Archive for March, 2009

This was posted in the Comments section and I thought I’d get it to a place were more people might read it. Its from Carson W. Who has helped a bunch with our website. If you have a story or some info you would like to share let us know in the comments. thanks.

Thought you might enjoy the following.

Biography: “A Different Slant”

Harry B., New York.
(OM, p. 252 in 1st edition.)

His date of sobriety was probably June 1938. It is said that he sued to get the money he had loaned A.A. to get the Big Book published refunded.

Harry was probably an accountant. He is believed to be “Fred, a partner in a well known accounting firm” whose story is told on pages 39 through 43 of the Big Book.

He was happily married with fine children, sufficient income to indulge his whims and future financial security. He was known as a conservative, sound businessman. To all appearances he was a stable, well-balanced individual, with an attractive personality who made friends easily.

However, he missed going to his office several times because of drinking, and when he failed in efforts to stop on his own, had to be hospitalized—a blow to his ego. At the hospital a doctor told him about a group of men staying sober, and he reluctantly consented to have one of them call on him, only to be polite to the doctor. He refused help from the man who called on him, but within sixty days, after leaving the hospital the second time, he was pounding at his door, willing to do anything to conquer the vicious thing that had conquered him.

He soon learned that not only had his drinking problem been relieved, but quite as important was the discovery that spiritual principles would solve all his problems.

While his old way of living was by no means a bad one, he would not go back to it he would not go back to it even if he could. His worst days in the fellowship were better than his best days when he was drinking.

His story is the shortest in the 1st edition. He had only one point he wanted to make. Even a man with everything money can buy, a man with tremendous pride and will power to function in all ordinary circumstances, could become an alcoholic and find himself as hopeless and helpless as the man who has a multitude of worries and troubles. Doctor Earl M. (”Physician Heal Thyself”) described this as “the skid row of success,” p. 345, 3rd edition.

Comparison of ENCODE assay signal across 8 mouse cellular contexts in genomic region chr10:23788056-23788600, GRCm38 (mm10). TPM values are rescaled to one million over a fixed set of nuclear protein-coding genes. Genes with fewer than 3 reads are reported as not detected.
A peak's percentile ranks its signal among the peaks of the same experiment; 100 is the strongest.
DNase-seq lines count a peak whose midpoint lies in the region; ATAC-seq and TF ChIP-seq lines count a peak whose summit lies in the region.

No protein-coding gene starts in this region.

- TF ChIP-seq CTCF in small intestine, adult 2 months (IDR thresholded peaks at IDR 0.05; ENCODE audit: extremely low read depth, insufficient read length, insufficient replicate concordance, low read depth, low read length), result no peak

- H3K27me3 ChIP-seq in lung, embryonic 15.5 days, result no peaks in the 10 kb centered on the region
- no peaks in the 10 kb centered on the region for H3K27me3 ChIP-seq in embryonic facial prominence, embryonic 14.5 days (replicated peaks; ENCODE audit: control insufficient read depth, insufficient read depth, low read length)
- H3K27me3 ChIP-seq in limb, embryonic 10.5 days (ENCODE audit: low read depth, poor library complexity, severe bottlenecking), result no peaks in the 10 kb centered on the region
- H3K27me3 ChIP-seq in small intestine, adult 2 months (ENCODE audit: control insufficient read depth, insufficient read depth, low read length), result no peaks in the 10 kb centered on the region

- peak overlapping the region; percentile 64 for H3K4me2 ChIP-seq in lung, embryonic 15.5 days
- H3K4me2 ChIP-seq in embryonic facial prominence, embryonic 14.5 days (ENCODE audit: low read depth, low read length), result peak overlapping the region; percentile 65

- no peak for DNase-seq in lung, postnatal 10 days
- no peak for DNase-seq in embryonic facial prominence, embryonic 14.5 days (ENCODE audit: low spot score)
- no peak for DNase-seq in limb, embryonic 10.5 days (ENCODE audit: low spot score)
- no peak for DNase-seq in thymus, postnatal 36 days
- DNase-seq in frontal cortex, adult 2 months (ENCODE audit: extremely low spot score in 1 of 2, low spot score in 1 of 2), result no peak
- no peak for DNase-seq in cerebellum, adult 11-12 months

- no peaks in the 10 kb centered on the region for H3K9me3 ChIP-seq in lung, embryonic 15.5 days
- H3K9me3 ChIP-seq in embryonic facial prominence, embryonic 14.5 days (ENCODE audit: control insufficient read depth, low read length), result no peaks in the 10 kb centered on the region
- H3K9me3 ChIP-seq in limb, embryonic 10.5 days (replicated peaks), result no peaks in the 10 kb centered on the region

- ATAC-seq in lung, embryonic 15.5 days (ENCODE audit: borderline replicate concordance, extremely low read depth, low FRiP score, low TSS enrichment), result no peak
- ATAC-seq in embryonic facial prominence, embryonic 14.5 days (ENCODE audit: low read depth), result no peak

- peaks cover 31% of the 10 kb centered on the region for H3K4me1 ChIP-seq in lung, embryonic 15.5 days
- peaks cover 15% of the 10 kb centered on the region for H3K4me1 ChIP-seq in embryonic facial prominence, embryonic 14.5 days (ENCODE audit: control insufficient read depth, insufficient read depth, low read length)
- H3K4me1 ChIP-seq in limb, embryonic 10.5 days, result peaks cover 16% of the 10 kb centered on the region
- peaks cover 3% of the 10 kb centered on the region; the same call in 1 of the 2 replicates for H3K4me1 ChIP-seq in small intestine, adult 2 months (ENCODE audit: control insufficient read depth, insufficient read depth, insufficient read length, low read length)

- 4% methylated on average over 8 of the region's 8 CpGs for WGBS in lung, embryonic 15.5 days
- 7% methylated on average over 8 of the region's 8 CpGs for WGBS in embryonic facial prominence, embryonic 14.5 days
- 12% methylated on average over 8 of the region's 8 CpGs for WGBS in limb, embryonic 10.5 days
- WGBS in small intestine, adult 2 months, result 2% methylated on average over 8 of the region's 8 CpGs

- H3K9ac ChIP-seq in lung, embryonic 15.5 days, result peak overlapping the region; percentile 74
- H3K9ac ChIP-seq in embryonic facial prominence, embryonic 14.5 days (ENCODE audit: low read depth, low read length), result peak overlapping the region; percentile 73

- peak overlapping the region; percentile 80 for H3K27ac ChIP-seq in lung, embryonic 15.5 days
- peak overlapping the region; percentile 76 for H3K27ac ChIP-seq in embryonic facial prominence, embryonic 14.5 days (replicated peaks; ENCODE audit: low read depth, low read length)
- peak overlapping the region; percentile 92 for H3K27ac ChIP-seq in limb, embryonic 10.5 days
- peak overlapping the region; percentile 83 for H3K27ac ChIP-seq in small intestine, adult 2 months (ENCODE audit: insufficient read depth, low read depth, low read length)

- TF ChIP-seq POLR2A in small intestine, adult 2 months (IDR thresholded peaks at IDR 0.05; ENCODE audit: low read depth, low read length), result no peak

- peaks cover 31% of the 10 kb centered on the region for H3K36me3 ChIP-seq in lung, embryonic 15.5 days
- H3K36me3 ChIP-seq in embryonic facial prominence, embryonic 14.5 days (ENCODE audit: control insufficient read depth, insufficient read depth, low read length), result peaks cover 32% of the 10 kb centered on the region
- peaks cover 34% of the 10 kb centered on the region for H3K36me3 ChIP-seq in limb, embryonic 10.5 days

Harry served on the first board of trustees of the Alcoholic Foundation, replacing Bill R., who got drunk. Soon Harry was drunk, too.

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serenityprayer1Ever wonder how AA came to use the serenity prayer? Here is a History on the Serenity Prayer, check it out.

By the Way….This is a prayer often times recited by members of the fellowship of A.A.

God grant me the serenity to accept the things I cannot change, courage to change the things I can, and wisdom to know the difference.

From the AA book Twelve and Twelve, Step Three.

This is the entire prayer:

God grant me the serenity
To accept the things I cannot change;
Courage to change the things I can;
And wisdom to know the difference.
Living one day at a time;
Enjoying one moment at a time;
Accepting hardships as the pathway to peace;
Taking, as He did, this sinful world
As it is, not as I would have it;
Trusting that He will make all things right
If I surrender to His Will;
So that I may be reasonably happy in this life
And supremely happy with Him
Forever and ever in the next.

I thought this was kinda cool, I’ve known the full version for some time, and gather much insight from it, much more than the short version, which is much more appropriate to say in short time.  I think of the longer version, though, whenever I hear or say the prayer, especially the “accepting hardships as the pathway to peace” part of it, no fluff there, just a simple truth.

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